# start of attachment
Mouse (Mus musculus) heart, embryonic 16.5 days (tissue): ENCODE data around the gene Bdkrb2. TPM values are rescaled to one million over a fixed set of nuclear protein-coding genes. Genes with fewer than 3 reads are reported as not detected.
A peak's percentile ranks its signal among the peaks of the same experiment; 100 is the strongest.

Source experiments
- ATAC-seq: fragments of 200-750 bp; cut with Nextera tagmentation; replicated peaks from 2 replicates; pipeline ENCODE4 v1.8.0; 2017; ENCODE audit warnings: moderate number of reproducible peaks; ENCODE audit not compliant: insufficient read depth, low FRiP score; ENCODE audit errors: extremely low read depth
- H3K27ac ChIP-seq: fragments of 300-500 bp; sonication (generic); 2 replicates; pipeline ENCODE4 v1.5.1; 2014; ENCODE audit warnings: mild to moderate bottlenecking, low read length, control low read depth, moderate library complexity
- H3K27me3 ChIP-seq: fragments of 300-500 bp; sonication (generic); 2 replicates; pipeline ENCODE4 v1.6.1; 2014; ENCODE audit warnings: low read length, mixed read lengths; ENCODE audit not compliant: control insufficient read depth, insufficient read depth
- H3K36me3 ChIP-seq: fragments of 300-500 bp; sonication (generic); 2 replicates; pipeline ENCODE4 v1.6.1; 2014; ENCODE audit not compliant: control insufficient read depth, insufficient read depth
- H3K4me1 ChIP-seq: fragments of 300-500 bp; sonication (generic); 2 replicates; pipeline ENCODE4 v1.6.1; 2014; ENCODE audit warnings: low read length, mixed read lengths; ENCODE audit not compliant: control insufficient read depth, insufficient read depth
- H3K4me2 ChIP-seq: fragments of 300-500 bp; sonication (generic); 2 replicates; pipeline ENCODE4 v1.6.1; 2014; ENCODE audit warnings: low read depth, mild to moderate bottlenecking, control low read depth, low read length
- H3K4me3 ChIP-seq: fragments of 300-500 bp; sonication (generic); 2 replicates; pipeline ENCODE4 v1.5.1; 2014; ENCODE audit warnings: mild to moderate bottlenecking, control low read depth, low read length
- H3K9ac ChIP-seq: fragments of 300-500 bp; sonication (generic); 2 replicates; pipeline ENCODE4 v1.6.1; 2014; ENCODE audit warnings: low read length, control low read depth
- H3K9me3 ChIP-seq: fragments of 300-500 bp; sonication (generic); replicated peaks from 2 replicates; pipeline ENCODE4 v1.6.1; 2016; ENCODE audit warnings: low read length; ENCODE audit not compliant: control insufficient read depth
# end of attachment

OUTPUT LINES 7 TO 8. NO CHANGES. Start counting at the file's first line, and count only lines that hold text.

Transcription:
- H3K36me3 ChIP-seq: fragments of 300-500 bp; sonication (generic); 2 replicates; pipeline ENCODE4 v1.6.1; 2014; ENCODE audit not compliant: control insufficient read depth, insufficient read depth
- H3K4me1 ChIP-seq: fragments of 300-500 bp; sonication (generic); 2 replicates; pipeline ENCODE4 v1.6.1; 2014; ENCODE audit warnings: low read length, mixed read lengths; ENCODE audit not compliant: control insufficient read depth, insufficient read depth